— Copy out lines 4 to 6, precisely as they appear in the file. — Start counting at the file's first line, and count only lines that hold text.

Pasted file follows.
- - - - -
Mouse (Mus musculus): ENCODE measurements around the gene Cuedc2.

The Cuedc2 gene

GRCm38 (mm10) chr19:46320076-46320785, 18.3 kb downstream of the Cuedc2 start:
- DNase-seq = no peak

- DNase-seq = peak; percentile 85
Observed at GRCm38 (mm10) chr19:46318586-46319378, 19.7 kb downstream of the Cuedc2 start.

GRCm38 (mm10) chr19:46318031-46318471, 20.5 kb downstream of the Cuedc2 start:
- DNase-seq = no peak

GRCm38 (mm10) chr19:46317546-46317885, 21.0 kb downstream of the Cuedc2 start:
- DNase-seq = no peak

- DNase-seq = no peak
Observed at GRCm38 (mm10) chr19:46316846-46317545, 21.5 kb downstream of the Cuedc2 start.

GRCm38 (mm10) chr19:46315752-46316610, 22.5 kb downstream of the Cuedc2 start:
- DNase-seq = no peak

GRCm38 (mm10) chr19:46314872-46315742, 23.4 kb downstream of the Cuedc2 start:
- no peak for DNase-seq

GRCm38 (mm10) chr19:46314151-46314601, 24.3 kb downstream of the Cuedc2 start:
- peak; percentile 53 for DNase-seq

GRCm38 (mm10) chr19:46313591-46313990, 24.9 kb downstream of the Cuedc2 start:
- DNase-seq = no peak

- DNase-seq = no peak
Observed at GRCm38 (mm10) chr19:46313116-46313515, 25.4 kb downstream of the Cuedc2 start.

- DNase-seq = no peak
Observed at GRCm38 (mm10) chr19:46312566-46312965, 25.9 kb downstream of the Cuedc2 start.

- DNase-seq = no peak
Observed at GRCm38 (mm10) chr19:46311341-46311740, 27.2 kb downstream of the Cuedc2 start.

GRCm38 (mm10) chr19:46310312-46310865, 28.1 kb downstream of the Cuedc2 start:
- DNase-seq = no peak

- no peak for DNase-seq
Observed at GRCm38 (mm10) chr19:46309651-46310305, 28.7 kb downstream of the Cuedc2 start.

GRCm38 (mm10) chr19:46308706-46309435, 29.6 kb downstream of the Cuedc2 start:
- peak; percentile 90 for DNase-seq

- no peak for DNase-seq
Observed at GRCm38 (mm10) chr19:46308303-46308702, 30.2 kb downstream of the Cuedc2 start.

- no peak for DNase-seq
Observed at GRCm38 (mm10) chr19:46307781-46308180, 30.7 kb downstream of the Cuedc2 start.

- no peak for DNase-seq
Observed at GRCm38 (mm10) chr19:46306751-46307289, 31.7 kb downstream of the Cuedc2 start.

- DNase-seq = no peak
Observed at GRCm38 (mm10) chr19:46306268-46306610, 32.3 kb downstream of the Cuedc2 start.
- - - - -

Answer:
- DNase-seq = no peak

- DNase-seq = peak; percentile 85
Observed at GRCm38 (mm10) chr19:46318586-46319378, 19.7 kb downstream of the Cuedc2 start.